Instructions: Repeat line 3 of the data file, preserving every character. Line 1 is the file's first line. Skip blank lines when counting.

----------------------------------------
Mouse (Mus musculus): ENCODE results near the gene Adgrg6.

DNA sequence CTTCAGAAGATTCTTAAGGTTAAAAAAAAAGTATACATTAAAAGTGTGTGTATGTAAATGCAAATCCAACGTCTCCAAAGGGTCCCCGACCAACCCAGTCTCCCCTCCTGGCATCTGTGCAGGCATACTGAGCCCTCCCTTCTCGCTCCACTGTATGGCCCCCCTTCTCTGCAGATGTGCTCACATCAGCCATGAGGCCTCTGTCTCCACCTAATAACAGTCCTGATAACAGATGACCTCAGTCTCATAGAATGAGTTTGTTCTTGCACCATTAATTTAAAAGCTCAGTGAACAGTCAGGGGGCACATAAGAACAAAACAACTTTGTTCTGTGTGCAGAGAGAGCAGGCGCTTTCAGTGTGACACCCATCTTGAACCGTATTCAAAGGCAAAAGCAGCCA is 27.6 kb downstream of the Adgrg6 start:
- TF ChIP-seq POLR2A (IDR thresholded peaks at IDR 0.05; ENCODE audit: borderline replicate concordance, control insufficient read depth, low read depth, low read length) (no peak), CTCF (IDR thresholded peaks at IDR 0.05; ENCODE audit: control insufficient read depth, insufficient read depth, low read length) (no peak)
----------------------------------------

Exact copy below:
- TF ChIP-seq POLR2A (IDR thresholded peaks at IDR 0.05; ENCODE audit: borderline replicate concordance, control insufficient read depth, low read depth, low read length) (no peak), CTCF (IDR thresholded peaks at IDR 0.05; ENCODE audit: control insufficient read depth, insufficient read depth, low read length) (no peak)